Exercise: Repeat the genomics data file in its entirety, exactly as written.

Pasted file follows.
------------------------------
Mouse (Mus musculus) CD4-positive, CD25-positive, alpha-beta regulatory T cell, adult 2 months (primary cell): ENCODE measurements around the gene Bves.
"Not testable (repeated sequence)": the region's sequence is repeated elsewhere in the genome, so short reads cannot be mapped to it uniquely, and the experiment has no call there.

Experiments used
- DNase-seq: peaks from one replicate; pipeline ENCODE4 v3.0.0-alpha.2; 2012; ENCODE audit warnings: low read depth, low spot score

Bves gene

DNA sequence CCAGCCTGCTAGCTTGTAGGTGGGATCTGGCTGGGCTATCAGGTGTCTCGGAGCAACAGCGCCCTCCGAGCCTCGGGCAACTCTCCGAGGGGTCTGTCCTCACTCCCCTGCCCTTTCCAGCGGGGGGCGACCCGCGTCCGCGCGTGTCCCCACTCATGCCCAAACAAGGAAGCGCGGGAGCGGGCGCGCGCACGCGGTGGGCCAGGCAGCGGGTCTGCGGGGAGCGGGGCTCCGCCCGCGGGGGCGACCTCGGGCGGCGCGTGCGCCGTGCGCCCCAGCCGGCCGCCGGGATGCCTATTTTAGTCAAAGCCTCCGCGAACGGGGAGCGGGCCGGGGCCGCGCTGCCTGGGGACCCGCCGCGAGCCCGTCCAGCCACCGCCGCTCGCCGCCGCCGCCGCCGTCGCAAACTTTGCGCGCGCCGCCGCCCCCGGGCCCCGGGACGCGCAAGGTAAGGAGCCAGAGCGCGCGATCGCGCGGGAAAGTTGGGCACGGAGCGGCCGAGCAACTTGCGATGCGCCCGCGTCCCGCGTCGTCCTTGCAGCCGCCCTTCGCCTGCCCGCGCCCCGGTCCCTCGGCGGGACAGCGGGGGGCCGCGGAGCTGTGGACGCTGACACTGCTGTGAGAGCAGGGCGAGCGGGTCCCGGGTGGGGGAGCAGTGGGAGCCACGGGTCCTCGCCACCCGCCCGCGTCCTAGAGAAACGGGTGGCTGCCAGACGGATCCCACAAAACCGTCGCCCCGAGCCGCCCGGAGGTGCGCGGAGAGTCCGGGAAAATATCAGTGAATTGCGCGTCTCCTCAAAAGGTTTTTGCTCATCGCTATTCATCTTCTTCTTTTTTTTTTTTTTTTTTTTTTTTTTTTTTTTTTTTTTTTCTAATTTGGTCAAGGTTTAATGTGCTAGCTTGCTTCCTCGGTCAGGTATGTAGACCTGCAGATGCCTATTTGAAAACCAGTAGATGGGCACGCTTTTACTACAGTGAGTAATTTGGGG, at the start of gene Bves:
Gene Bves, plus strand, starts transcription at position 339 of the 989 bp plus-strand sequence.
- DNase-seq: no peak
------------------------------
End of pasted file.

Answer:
Mouse (Mus musculus) CD4-positive, CD25-positive, alpha-beta regulatory T cell, adult 2 months (primary cell): ENCODE measurements around the gene Bves.
"Not testable (repeated sequence)": the region's sequence is repeated elsewhere in the genome, so short reads cannot be mapped to it uniquely, and the experiment has no call there.

Experiments used
- DNase-seq: peaks from one replicate; pipeline ENCODE4 v3.0.0-alpha.2; 2012; ENCODE audit warnings: low read depth, low spot score

Bves gene

DNA sequence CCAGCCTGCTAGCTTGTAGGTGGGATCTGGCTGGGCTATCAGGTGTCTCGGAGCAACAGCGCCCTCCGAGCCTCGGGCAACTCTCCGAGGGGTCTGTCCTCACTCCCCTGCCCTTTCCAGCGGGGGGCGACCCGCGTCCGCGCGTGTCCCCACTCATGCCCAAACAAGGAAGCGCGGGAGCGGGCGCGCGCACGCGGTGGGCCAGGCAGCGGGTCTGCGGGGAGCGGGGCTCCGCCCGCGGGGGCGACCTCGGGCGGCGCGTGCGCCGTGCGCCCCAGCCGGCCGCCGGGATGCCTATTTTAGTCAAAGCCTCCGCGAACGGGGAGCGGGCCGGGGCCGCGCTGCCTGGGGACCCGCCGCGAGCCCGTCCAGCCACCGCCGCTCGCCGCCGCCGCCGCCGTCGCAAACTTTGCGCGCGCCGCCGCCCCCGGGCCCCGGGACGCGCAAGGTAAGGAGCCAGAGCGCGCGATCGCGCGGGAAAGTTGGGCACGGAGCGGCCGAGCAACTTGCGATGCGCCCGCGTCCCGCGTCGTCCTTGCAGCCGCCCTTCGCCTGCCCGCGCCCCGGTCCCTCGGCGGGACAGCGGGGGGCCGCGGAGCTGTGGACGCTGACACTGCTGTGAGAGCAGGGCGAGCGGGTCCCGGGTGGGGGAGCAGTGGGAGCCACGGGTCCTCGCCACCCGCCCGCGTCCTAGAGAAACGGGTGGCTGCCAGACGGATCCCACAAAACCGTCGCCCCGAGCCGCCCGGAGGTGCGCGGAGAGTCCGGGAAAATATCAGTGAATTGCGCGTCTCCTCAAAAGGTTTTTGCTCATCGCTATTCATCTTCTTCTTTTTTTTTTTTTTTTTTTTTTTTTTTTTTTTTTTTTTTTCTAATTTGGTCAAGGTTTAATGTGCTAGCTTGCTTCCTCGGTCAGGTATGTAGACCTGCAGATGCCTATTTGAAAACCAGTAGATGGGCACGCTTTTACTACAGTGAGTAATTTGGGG, at the start of gene Bves:
Gene Bves, plus strand, starts transcription at position 339 of the 989 bp plus-strand sequence.
- DNase-seq: no peak